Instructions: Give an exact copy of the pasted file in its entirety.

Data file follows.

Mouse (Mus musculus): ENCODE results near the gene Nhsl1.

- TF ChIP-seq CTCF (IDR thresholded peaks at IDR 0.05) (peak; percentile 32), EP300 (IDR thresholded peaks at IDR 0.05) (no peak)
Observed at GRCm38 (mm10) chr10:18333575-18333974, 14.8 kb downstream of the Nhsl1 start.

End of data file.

Mouse (Mus musculus): ENCODE results near the gene Nhsl1.

- TF ChIP-seq CTCF (IDR thresholded peaks at IDR 0.05) (peak; percentile 32), EP300 (IDR thresholded peaks at IDR 0.05) (no peak)
Observed at GRCm38 (mm10) chr10:18333575-18333974, 14.8 kb downstream of the Nhsl1 start.